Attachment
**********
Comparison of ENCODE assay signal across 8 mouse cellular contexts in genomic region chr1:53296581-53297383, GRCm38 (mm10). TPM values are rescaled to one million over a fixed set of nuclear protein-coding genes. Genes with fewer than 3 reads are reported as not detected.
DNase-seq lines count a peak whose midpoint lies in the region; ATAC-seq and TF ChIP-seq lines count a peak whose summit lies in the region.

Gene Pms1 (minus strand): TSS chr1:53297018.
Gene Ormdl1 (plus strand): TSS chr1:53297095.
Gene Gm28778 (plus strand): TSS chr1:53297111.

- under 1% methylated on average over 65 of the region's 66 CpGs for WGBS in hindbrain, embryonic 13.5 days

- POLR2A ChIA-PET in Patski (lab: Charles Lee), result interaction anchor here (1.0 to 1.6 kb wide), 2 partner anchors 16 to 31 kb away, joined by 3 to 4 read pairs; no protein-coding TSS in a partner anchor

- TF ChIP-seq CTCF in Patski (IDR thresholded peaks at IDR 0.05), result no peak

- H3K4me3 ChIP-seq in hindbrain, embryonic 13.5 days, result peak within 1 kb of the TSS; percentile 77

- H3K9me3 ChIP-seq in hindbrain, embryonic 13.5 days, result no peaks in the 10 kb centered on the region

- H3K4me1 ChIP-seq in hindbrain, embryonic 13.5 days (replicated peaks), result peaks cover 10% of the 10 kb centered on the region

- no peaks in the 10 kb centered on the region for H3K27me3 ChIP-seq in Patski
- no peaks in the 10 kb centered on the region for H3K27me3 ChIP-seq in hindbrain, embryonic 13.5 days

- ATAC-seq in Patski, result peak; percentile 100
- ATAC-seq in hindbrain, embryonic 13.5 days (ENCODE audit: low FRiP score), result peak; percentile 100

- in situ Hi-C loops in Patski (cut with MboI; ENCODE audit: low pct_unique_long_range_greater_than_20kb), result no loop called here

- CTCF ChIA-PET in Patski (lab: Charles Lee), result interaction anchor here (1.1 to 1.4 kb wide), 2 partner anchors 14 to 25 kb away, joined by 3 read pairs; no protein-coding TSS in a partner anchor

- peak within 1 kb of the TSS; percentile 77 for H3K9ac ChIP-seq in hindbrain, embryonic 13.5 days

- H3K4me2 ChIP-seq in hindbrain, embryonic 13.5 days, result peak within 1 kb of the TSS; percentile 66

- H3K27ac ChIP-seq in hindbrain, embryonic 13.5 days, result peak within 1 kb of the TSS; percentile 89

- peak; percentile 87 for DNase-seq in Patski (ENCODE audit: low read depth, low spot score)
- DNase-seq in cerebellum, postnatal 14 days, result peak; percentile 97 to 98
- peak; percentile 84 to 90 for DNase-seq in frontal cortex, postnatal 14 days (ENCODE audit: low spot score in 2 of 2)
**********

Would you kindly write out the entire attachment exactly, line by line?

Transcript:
Comparison of ENCODE assay signal across 8 mouse cellular contexts in genomic region chr1:53296581-53297383, GRCm38 (mm10). TPM values are rescaled to one million over a fixed set of nuclear protein-coding genes. Genes with fewer than 3 reads are reported as not detected.
DNase-seq lines count a peak whose midpoint lies in the region; ATAC-seq and TF ChIP-seq lines count a peak whose summit lies in the region.

Gene Pms1 (minus strand): TSS chr1:53297018.
Gene Ormdl1 (plus strand): TSS chr1:53297095.
Gene Gm28778 (plus strand): TSS chr1:53297111.

- under 1% methylated on average over 65 of the region's 66 CpGs for WGBS in hindbrain, embryonic 13.5 days

- POLR2A ChIA-PET in Patski (lab: Charles Lee), result interaction anchor here (1.0 to 1.6 kb wide), 2 partner anchors 16 to 31 kb away, joined by 3 to 4 read pairs; no protein-coding TSS in a partner anchor

- TF ChIP-seq CTCF in Patski (IDR thresholded peaks at IDR 0.05), result no peak

- H3K4me3 ChIP-seq in hindbrain, embryonic 13.5 days, result peak within 1 kb of the TSS; percentile 77

- H3K9me3 ChIP-seq in hindbrain, embryonic 13.5 days, result no peaks in the 10 kb centered on the region

- H3K4me1 ChIP-seq in hindbrain, embryonic 13.5 days (replicated peaks), result peaks cover 10% of the 10 kb centered on the region

- no peaks in the 10 kb centered on the region for H3K27me3 ChIP-seq in Patski
- no peaks in the 10 kb centered on the region for H3K27me3 ChIP-seq in hindbrain, embryonic 13.5 days

- ATAC-seq in Patski, result peak; percentile 100
- ATAC-seq in hindbrain, embryonic 13.5 days (ENCODE audit: low FRiP score), result peak; percentile 100

- in situ Hi-C loops in Patski (cut with MboI; ENCODE audit: low pct_unique_long_range_greater_than_20kb), result no loop called here

- CTCF ChIA-PET in Patski (lab: Charles Lee), result interaction anchor here (1.1 to 1.4 kb wide), 2 partner anchors 14 to 25 kb away, joined by 3 read pairs; no protein-coding TSS in a partner anchor

- peak within 1 kb of the TSS; percentile 77 for H3K9ac ChIP-seq in hindbrain, embryonic 13.5 days

- H3K4me2 ChIP-seq in hindbrain, embryonic 13.5 days, result peak within 1 kb of the TSS; percentile 66

- H3K27ac ChIP-seq in hindbrain, embryonic 13.5 days, result peak within 1 kb of the TSS; percentile 89

- peak; percentile 87 for DNase-seq in Patski (ENCODE audit: low read depth, low spot score)
- DNase-seq in cerebellum, postnatal 14 days, result peak; percentile 97 to 98
- peak; percentile 84 to 90 for DNase-seq in frontal cortex, postnatal 14 days (ENCODE audit: low spot score in 2 of 2)